Utah’s Governor Proposing Major Funding Boost for Education

gary_herbert

Gov. Gary Herbert of Utah is excited about his state’s economy, which he directed through the Great Recession, and revealed this week a $14.3 billion budget proposal that would give most of the state’s new revenue to education.

Utah, said the governor, has the second fastest growing economy in the nation, right behind the oil-boom beneficiary North Dakota, and has accumulated $638 million in new tax revenue, writes Salt Lake City Weekly‘s Colby Frazier. With 68% of the surplus, the state’s total education contribution will be $5.8 billion. Of that amount, $161 million will go toward per-pupil spending, which is a 6.25% over the current fiscal year per-pupil rate.

This increase represents the largest in education spending for Utah in 25 years. While Herbert says his first priority is always education, he does add that Utah’s economy must continue improving so that business and the state’s economy remain solid. He will also put $8 million into the state’s reserve, which would bring its total to half a billion dollars.

“It’s time for us to start looking at education long term,” said Herbert. “I want to work with the legislature to develop a 10-year education plan so we don’t have to reinvent the wheel every year.”

According to Bryan Schott of Utah Policy, other educational expenditures included in the budget are $58 million to fund 8,000 new students in public schools; $56 million for the Capital Outlay Program for buildings and infrastructure; $1.5 million for career counseling; $6 million for classroom supplies. Herbert was supported in his budget proposal by education and business leaders and the Utah State Board of Education, which said:

“We share his belief that a strong educational system that is robustly funded is the foundation to economic growth and success in Utah. The Board of Education is very pleased that the Governor recommends such a large investment in Utah’s public education and its children.”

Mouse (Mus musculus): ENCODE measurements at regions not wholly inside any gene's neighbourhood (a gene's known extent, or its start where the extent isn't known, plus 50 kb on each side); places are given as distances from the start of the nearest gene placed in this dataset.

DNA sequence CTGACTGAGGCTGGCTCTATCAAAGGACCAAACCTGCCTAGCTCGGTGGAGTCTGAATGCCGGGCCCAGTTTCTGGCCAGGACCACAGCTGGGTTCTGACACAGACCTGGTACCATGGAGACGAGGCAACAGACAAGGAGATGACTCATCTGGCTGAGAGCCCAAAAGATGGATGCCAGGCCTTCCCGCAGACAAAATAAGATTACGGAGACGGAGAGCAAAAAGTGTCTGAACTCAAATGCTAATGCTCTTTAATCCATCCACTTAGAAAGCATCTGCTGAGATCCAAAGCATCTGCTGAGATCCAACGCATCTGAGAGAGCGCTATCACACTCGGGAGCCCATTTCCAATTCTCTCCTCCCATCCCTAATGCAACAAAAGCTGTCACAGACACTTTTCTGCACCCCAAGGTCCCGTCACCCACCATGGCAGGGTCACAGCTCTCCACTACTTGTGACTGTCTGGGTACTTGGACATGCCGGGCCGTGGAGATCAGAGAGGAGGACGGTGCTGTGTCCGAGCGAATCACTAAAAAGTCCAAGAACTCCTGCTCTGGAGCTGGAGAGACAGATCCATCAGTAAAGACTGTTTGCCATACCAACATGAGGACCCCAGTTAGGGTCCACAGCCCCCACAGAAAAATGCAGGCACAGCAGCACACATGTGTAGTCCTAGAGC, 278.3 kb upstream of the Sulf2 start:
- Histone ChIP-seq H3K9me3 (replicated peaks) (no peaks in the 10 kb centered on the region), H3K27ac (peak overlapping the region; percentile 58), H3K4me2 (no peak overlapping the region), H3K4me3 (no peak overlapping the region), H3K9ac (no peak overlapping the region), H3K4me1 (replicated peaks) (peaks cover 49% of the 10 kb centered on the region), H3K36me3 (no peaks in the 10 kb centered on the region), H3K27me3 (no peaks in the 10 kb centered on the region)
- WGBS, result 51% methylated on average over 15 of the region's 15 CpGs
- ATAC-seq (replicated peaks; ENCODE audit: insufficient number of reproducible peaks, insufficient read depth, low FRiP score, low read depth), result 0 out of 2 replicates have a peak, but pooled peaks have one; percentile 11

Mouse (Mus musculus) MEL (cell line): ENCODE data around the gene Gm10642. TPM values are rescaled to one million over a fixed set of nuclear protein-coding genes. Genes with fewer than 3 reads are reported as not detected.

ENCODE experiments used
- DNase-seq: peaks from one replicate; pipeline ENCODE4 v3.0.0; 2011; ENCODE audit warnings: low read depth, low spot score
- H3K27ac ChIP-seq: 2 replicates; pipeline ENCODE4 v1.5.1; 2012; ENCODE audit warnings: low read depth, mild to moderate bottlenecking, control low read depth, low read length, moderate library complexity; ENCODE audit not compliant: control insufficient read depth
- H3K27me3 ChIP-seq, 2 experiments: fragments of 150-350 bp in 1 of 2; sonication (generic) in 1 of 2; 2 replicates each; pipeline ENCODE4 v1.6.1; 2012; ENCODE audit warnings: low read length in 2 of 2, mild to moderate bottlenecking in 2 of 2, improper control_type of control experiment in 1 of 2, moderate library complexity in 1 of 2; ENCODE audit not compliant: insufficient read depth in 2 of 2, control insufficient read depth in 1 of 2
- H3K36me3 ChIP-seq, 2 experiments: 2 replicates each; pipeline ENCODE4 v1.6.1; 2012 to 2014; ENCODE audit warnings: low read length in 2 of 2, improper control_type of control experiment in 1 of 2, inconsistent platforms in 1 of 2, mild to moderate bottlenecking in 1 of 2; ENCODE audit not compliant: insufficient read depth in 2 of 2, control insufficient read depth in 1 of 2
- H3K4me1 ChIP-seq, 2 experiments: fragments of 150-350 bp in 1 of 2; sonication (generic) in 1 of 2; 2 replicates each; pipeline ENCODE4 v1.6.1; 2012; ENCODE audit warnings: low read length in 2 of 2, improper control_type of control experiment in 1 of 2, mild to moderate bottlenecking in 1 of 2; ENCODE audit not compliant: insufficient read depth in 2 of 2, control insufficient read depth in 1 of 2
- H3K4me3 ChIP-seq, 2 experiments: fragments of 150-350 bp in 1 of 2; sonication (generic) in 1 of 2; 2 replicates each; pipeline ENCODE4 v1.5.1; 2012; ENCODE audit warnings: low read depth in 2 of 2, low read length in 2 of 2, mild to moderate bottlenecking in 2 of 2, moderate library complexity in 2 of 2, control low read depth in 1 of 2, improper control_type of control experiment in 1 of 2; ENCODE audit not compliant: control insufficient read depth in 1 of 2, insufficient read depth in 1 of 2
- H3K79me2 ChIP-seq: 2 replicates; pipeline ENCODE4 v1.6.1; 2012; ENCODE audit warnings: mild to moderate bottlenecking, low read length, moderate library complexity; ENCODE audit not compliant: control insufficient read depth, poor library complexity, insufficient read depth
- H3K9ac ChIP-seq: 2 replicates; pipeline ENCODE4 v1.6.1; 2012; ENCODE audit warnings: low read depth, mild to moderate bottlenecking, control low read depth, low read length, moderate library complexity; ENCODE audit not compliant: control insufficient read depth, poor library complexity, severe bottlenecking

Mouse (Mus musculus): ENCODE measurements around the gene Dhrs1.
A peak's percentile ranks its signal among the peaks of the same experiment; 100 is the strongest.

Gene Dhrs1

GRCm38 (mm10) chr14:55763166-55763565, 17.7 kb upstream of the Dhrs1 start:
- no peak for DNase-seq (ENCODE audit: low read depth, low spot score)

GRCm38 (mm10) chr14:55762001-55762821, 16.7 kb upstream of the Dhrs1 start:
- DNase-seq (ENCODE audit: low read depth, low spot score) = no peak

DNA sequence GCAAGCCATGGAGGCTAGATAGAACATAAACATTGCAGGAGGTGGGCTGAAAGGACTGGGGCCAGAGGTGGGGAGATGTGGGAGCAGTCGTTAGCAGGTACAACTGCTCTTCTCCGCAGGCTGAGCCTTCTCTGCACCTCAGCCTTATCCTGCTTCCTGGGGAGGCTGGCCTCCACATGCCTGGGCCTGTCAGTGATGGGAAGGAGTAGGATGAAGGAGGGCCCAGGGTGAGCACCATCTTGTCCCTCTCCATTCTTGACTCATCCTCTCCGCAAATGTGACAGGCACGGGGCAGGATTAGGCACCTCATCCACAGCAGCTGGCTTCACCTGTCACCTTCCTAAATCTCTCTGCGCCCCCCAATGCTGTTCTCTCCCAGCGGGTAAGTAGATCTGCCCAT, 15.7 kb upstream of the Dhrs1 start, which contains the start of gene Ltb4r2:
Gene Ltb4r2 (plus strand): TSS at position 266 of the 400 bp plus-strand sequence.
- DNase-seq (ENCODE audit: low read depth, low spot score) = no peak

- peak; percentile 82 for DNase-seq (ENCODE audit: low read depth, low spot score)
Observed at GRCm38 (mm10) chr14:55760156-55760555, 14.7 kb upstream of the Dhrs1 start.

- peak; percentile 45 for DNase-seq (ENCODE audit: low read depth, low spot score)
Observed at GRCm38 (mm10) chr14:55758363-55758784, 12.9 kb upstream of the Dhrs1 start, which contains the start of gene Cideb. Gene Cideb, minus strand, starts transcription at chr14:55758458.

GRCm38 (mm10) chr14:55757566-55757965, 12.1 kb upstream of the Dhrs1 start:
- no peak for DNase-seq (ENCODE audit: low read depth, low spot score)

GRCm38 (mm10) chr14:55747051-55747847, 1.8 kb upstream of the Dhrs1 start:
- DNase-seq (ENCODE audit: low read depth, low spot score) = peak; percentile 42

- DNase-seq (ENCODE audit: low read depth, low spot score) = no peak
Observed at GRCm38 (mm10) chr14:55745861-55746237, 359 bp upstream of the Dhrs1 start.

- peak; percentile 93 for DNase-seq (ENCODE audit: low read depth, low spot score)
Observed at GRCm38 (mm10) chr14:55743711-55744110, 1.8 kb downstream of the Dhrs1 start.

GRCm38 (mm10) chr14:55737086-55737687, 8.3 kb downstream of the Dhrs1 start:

The chairman of Prosperity 2020 said:

“Never before has the business community been so unified in its approach to improving Utah’s education. This unanimity is seen in the plan announced earlier this year. We look forward to working with the governor and Legislature in implementing these key strategic investments.”

The governor is hopeful that the Legislature will agree with his proposals.

In an Associated Press article written by Michelle L. Price, the governor’s objectives for the budget can be explained as purchasing body cameras for state troopers, providing health coverage for poor Utah residents, and an impressive jump in education spending in the coming year.

When Herbert’s wish list goes before Utah’s Republican-controlled Legislature, the lawmakers will finalize the budget in their annual session in January. Included in the budget is $160 million to pay for a 3% raise for employees at Utah’s institutions of higher education. Also, the governor wants to give $13 million to help expand  the Utah College of Applied Technology and $99 million for new buildings at the University of Utah, Snow College, and Dixie Applied Technology College.

A poll by Dan Jones & Associates found that many Utah students lack the basic skills and training they need to smoothly move into the workforce. Morgan Jacobsen, reporting for the Deseret News, says that technology businesses in the state often have to hire workers from out of state. This problem creates a serious gap that could end up effecting the long-term security of Utah’s economy.

“We really do have a disconnect in our community in a lot of ways, particularly communication (between) education and business people in trying to make education more market-driven,” said Stan Parrish, president of the Sandy Area Chamber of Commerce.

Utah’s business community representatives and educators met in an education workforce alliance to find ways to give opportunities to students for gaining skills most needed in today’s market. Almost 90% of employers state that recent high school graduates do not have the oral and written communication skills needed, and 81% say graduates do not have the critical thinking and analytical reasoning skills that are needed in the workforce.

Because of this, says Parrish, an action plan to bring schools and businesses together is in order. The plan recommends that students be held accountable for all forms of communication, critical thinking, interviewing, leadership skills, and various STEM fields. The plan also calls for more business professionals to teach in schools, and internship opportunities for students. Support will be needed from the state in the form of additional funding for training teachers, and continued emphasis on high standards in education. 

Michael Sullivan, spokesman for the Governor’s Office of Economic Development, said parents can help in supporting their children as they prepare for the workforce.

“We should help parents understand that helping students be prepared early in their education isn’t channeling them,” Sullivan said, “but it’s giving them an opportunity.”